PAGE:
Masks back in school – at what cost?

The cruel ritual continues in spite of no robust evidence

On New Year’s day, just when we should have been giving children a positive message at the start of 2022, it was instead announced that secondary school pupils would again have to wear masks in class.  This is despite known harms to children’s education and mental health from mask wearing, and a lack of any robust evidence that masks in class reduce transmission. The latest variant is now confirmed to be much milder than previous ones, however, yet again children are being detrimentally affected due to the paranoia of adults.

Are there any benefits? 

It has been widely shown that schools are not a major driver of community infection rates, merely a reflection of them, with teaching being a low risk profession. Adults living with young children actually have a lower risk of becoming severely ill or needing hospitalisation if they do catch Covid.  Children themselves have an extremely low risk from Covid-19 and indeed many who had a SARS-CoV-2 infection last term will have good immunity and be unlikely to catch it and pass it on. It has been suggested that masks are needed to ensure schools can re-open; a much simpler solution would be to stop testing asymptomatic staff and pupils, only isolating those who are symptomatic. 

Although we are repeatedly told that masks reduce transmission, this is based on low quality evidence. An evidence summary from the Department for Education adds nothing significant.  It quotes the many laboratory studies and several observational studies, also quoting two randomised control trials (RCTs), both carried out in adults and neither showing a significant benefit. The Danish study using surgical masks showed an absolute risk reduction (ARR) of 0.3% (p=0.38).  A large study in Bangladeshi villages showed a 1.1% ARR in covid-like symptoms for surgical mask users, ARR only 0.7% for cloth masks (p=0.48). These figures were further reduced for those with antibody confirmed infections, showing no significant benefit for cloth mask wearers.  Interestingly also the benefit was reserved for older age groups, ARR for confirmed infections 0.34% in the over 60s, was not shown for under 40s where there was no reduction. Thus neither of these RCTs make the case for masking healthy adults, let alone children.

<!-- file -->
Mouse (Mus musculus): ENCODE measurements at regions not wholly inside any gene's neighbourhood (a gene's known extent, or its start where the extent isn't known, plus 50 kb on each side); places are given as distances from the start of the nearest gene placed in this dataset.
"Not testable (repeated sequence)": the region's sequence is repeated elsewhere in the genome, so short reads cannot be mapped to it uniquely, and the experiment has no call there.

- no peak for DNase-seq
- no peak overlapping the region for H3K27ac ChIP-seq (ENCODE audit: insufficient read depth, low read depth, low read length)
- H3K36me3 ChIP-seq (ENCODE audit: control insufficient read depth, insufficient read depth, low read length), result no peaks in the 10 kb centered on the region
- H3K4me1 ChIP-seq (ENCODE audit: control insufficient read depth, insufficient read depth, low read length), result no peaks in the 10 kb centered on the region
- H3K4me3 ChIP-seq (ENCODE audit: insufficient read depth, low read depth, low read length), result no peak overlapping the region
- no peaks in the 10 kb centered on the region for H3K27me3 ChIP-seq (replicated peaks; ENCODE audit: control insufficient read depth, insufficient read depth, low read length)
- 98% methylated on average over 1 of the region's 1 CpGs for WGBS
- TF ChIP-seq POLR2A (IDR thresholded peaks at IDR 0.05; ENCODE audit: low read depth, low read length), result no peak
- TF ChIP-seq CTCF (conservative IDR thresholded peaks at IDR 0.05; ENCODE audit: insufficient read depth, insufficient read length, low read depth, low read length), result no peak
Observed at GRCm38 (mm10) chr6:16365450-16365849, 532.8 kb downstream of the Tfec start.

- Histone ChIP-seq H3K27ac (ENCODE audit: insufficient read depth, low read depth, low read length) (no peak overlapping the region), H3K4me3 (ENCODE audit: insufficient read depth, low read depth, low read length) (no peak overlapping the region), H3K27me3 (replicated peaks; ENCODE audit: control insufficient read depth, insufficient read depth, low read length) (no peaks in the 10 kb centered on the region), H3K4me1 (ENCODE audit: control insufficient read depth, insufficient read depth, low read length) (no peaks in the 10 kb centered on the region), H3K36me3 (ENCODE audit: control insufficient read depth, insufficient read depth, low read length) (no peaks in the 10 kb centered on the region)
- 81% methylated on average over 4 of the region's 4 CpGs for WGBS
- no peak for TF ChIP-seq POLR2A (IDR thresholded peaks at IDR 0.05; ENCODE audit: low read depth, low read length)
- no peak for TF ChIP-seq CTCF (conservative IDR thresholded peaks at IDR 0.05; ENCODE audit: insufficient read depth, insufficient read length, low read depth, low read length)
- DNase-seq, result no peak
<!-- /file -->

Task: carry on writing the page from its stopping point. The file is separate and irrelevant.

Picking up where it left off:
Included in the UK Government’s evidence summary as an annex is a report on school Covid absence rates from 123 secondary schools where face masks were in use and a further group of schools not wearing masks, followed for only 2-3 weeks during October. Both groups showed a fall in absence rates with non-mask-using schools falling from 5.3 to 3.6% and the mask using schools falling from 5.3 to 3.0%. This is a 0.6% absolute risk reduction. But this was apparently using weighted data — the unweighted data actually showed 2.9% in the unmasked group, giving 0.1% increase for the masked!  The study is described as having ‘a level of statistical uncertainty’ and with a p value of 0.15. This observational study is certainly not a basis for Nadhim Zahawi to defend the introduction of face masks for 3 million school children in England. The excuse provided for not carrying out an RCT — ‘due to the speed and ever-changing nature of the pandemic, conducting an RCT is not possible’.  We have been here for 22 months, and it is the ‘ever-changing’ situation that makes use of RCTs rather than observational studies even more vital.  Millions upon millions of children around the world have been forced into face masks, in some countries even down to nursery age, yet not one health ministry has instigated an RCT, maybe because they know that if the results were negative, it would finally call out the harm that is being pushed onto children for no known benefit.

The philosophy of the government seems to be that any measures are worth trying in the hope that they might “do something”, and with no attempt to quantify whether any of these benefits manifest themselves or how damaging the huge list of harms [BdeH suggestion to add “from these measures” here] actually are.  This Brownstone Institute review is recommended reading for Mr Zahawi.

What are the potential physical harms?